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Pole to Pole

Day 8: Longyearbyen to Tromsø

Michael Palin - Pole to PoleI put this to the captain, Stein Biølgerud, who smiles quietly to himself in a not very encouraging way. He explains to me that the Norsel has an exceptional draught of 8 metres (26 feet) which means that when fully loaded most of the hull is beneath the water and much more susceptible to rolling and pitching.

'And are we fully loaded at the moment?'

His smile widens. 'Oh, yes.'

The good news is that the hull is composed of 28-millimetre-thick steel plates.

'The highest ice class,' he continues encouragingly. 'We can move through sixty centimetres of solid ice.'

'So we'll be safe in the ice?'

'Oh yes. Unless of course we have too much ice on the super-structure. Then the ship can topple over.'

Credit for the redoubtably solid hull of the Norsel must go to Hitler's shipyards, for it was constructed in Germany in 1943, but left unfinished until the Norwegians took it over in 1947. Since then it has seen service as a seal catcher, scallop trawler and expedition vessel.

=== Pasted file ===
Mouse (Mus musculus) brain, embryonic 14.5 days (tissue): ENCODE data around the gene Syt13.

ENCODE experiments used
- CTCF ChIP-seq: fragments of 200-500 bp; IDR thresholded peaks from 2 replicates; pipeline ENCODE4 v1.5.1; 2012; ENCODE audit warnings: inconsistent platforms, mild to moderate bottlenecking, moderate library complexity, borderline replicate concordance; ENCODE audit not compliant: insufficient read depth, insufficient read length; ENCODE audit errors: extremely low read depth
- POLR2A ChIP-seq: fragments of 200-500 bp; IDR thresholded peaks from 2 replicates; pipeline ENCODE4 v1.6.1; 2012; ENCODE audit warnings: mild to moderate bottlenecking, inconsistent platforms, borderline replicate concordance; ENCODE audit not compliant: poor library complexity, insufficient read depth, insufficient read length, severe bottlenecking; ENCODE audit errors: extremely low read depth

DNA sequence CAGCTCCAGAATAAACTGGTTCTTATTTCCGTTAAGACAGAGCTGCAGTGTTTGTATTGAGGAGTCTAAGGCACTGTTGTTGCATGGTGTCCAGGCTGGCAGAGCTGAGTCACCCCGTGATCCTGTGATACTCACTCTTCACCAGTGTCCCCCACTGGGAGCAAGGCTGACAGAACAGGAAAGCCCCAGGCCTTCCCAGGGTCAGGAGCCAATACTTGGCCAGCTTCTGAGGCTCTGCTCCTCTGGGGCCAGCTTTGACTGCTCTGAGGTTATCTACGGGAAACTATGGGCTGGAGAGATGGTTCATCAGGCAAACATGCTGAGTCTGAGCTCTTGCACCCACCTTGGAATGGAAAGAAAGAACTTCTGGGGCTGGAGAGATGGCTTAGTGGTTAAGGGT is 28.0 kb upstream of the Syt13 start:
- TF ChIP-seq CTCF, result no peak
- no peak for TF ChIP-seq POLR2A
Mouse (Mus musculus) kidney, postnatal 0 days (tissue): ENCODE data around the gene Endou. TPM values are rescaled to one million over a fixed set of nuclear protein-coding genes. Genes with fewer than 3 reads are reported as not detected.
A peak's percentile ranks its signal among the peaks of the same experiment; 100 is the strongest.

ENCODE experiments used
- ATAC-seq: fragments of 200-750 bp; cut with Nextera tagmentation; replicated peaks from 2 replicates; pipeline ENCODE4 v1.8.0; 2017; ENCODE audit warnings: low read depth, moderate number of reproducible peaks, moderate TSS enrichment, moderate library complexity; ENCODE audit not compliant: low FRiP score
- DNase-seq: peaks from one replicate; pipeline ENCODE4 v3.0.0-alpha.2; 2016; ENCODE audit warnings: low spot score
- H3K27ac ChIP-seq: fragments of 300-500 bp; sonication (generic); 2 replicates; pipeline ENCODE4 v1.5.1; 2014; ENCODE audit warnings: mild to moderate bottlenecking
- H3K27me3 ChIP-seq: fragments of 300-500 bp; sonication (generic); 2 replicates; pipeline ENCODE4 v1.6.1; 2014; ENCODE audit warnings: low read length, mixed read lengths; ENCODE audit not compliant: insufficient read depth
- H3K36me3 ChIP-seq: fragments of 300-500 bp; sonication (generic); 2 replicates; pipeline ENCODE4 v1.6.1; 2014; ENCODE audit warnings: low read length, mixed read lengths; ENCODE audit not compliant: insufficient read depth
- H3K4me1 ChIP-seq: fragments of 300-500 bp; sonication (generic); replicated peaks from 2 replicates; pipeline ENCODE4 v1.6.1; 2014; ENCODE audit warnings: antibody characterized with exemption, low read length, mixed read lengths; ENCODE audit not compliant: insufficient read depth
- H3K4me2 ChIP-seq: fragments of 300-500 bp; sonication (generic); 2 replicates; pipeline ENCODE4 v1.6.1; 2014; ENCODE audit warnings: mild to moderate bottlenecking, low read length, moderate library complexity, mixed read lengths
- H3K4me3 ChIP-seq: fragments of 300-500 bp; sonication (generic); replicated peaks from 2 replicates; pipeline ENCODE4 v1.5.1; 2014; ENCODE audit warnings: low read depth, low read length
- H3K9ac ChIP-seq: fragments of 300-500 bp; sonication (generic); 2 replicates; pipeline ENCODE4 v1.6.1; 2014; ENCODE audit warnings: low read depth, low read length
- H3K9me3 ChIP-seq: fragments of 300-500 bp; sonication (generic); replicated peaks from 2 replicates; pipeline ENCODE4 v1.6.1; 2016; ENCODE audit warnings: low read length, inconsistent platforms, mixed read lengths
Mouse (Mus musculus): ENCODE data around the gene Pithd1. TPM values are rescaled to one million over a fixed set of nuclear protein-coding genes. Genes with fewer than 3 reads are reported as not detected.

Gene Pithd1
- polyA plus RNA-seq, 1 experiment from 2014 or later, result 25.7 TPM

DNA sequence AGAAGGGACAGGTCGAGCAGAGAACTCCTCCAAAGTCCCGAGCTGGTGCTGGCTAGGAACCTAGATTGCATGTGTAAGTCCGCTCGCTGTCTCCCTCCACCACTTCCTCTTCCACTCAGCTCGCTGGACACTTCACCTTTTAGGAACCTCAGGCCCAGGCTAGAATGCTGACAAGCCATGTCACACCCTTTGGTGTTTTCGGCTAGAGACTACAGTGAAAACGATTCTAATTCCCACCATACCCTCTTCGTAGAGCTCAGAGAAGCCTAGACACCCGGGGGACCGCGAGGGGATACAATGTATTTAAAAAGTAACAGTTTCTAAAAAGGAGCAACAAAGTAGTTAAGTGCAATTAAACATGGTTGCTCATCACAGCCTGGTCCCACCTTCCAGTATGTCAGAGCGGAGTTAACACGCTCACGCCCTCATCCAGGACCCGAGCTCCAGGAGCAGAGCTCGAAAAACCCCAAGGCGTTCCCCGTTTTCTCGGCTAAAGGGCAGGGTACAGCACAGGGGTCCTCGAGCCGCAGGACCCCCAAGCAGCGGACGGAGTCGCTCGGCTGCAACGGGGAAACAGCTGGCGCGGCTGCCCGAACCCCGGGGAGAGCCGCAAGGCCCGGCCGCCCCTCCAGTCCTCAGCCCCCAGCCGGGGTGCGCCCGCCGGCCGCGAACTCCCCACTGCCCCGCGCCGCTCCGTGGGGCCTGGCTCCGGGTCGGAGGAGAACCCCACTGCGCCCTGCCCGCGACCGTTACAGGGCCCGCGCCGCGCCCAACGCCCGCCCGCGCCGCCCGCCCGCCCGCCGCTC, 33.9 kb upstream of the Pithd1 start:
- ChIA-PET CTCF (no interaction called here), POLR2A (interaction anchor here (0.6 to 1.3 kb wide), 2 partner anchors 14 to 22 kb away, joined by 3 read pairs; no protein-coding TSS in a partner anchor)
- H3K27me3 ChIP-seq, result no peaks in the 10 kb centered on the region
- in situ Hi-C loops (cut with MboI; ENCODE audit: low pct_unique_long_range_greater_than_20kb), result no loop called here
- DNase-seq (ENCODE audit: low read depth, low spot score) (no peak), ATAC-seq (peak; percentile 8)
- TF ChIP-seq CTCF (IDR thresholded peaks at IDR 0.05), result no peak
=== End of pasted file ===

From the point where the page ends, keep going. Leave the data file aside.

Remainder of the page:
There is a crew of seven. The captain, first mate, chief engineer, cook and three deckhands. At the moment they are supervising the unloading of what seems like a year's supply of toilet rolls. This uncharismatic little ship is a lifeline up here. The captain recalls arriving late one year with a supply of beer on board.

'They only had seventeen cans left on the island. There were guys waiting on the jetty.'
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  • Series: Pole to Pole
  • Day: 8
  • Country/sea: Norway
  • Place: Longyearbyen
  • Book page no: 24

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